Law – Modernization of the Luxembourg Investment Funds Toolbox
On 17 March 2023, as per our previous publication, the Chambre des Députés issued a first draft of a bill of law to improve and modernize the Luxembourg toolbox for investment funds and increase the attractiveness and competitiveness of Luxembourg as a financial center.
On 11 July 2023, this bill of law has been adopted by the Chambre des Députés. The law has been published on 24 July 2023 to enter into force soon (i.e on 28 July 2023).
The law is amending the five sectoral laws regulating funds in Luxembourg:
- Luxembourg law of 13 February 2007 on specialised investment funds (SIF), as amended (the SIF Law)
- Luxembourg law of 23 July 2013 on reserved alternative investment funds (RAIF), as amended (the RAIF Law)
- Luxembourg law of 15 June 2004 relating to the Investment company in risk capital (SICAR), as amended (the SICAR Law)
- Luxembourg law dated 17 December 2010 relating to undertakings for collective investment, as amended (the UCI Law)
- Luxembourg law dated 12 July 2013 on alternative investment fund managers (AIFM), as amended (the AIFM Law)
The law updates all references to domestic laws and European texts that have been amended or updated since first being published. The law also aims to correct some clerical errors and provides wording clarifications.
Amendments applicable to SIF, RAIF and SICAR
- Amendment of the definition of well-informed investors
The threshold to determine whether an investor that’s not a professional investor – within the meaning of Annex II of the MiFID Directive1 – can be accepted into a fund has been reduced from EUR125,000 to EUR100,000. This is to reinforce the coherence between the different laws and to align the Luxembourg regime with the European standard. The amendment reflects the definition of professional investors set out in the European laws and regulations (such as ELTIF).2
- Marketing to retail investors
The law clearly provides that the SIF, SICAR and RAIF can be marketed to retail investors in Luxembourg.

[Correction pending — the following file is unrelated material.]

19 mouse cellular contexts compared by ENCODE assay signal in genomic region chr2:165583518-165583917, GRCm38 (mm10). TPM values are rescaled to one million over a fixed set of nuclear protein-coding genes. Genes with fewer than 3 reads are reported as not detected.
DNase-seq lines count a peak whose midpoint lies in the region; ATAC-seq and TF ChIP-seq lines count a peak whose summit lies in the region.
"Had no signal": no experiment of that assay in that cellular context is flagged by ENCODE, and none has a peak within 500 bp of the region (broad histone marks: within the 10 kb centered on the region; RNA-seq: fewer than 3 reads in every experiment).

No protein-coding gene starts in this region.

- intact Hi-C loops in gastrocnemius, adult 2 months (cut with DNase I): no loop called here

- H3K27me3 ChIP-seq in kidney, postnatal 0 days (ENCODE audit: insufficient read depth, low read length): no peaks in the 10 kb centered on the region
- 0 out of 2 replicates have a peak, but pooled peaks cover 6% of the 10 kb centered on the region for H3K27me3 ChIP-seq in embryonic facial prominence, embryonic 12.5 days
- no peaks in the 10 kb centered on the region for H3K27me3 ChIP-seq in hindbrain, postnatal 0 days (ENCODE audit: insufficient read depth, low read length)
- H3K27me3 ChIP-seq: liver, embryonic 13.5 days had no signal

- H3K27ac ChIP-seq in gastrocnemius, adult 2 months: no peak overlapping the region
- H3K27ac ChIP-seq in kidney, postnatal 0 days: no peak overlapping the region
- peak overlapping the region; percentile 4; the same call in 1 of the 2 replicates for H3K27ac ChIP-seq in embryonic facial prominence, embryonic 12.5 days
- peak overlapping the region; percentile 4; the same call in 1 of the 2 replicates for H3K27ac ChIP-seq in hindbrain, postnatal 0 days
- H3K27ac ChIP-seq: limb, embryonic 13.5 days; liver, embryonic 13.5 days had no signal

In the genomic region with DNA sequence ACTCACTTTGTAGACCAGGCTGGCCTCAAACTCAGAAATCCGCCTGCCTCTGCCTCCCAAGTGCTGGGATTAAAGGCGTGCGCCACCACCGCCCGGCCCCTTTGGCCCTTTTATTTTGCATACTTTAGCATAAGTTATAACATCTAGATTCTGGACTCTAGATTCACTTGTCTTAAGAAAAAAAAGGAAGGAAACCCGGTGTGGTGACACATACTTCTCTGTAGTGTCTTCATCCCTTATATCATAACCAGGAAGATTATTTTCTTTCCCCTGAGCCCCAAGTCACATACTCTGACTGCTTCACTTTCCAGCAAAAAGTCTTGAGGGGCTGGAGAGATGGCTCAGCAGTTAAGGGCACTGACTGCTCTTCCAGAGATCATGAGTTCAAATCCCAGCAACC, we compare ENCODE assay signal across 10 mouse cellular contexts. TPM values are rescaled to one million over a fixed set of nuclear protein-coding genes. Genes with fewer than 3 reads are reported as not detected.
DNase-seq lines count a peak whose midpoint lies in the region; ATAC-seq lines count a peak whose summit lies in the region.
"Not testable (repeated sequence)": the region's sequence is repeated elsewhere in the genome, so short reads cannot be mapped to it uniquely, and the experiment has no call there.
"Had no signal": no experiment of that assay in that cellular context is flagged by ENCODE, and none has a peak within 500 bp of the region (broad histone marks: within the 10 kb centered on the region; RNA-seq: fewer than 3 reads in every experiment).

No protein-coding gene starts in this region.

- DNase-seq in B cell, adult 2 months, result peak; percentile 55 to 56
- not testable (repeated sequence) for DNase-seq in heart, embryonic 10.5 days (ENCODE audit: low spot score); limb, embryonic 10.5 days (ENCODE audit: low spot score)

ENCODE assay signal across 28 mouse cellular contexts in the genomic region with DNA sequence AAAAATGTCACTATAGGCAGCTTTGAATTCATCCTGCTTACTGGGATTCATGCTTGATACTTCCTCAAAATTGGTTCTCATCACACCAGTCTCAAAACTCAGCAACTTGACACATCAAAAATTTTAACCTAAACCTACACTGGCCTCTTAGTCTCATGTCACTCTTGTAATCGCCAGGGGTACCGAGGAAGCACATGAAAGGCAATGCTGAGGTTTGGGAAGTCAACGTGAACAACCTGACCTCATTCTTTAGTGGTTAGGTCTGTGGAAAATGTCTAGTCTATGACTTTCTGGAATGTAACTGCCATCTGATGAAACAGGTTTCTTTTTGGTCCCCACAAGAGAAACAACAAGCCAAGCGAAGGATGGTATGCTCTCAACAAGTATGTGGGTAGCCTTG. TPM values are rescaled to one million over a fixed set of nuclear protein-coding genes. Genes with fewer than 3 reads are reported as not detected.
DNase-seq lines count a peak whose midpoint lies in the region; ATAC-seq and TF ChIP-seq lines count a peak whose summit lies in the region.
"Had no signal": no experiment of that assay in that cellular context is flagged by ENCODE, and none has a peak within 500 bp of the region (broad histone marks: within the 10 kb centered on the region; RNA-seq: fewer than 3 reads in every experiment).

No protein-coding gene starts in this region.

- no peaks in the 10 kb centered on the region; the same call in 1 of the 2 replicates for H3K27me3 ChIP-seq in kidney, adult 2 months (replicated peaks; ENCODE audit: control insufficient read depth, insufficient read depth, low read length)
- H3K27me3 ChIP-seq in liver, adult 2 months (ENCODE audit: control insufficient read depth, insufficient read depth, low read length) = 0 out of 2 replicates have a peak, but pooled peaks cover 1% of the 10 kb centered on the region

- Extension of the period during which the minimum capital must be reached
The period to reach the minimum capital set out by the laws has been extended from 12 months initially to 24 months. This is to bring more flexibility in light of market needs and reflect a market practice aiming at optimising the use of financial resources.
- Additional prohibitions on the issuance and the redemption of units
The law provides that issuing and redeeming units is prohibited where the fund has no depositary and upon liquidation of the depositary.
With respect to SICAR, the law also provides for the possibility for Luxembourg financial supervisory authority (Commission de Surveillance du Secteur Financier; CSSF) to suspend the redemption of units if it doesn’t comply with the SICAR law and regulations.
- Amendment of the notice period applicable to the depositary
The law removes the reference to the two-month notice period applicable to the replacement of the depositary if it’s removed. It also provides that the replacement of the depositary must occur within the notice period as provided under the depositary agreement.
- Definition of “directors” (dirigeants)
The law corrects the definition of “directors” (dirigeants) to properly reflect the different legal forms of funds. With respect to SICAR and SIF, the law also says that the appointment of “directors” (dirigeants) is subject to prior authorisation from the CSSF and the relevant rules applicable to it.
- Amendment of the wording pertaining to capital
In addition to the concept of subscribed capital as increased by share premium, the law introduces the possibility to determine a fund’s capital by taking into account the initial value of the interests (valeur constitutive des parts d’intérêts).
- Amendment to the rules applicable in case of liquidation
Among other updates pertaining to liquidation, the law clarifies the rules applicable to the appointment and the duties of the supervisory commissioner if the fund is liquidated. The law also specifies that issuing units is prohibited when the event triggers the liquidation of a fund. The law clarifies that the withdrawal of the authorisation pertaining to a compartment of a SICAR does not result in the withdrawal of the authorisation of the SICAR itself.